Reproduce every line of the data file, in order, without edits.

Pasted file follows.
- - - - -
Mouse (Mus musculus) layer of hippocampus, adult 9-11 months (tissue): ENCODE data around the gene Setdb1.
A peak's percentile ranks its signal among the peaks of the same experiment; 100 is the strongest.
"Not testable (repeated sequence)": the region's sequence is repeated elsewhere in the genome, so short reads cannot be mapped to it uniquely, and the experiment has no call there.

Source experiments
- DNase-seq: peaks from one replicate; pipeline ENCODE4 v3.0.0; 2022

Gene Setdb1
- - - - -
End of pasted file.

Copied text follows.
Mouse (Mus musculus) layer of hippocampus, adult 9-11 months (tissue): ENCODE data around the gene Setdb1.
A peak's percentile ranks its signal among the peaks of the same experiment; 100 is the strongest.
"Not testable (repeated sequence)": the region's sequence is repeated elsewhere in the genome, so short reads cannot be mapped to it uniquely, and the experiment has no call there.

Source experiments
- DNase-seq: peaks from one replicate; pipeline ENCODE4 v3.0.0; 2022

Gene Setdb1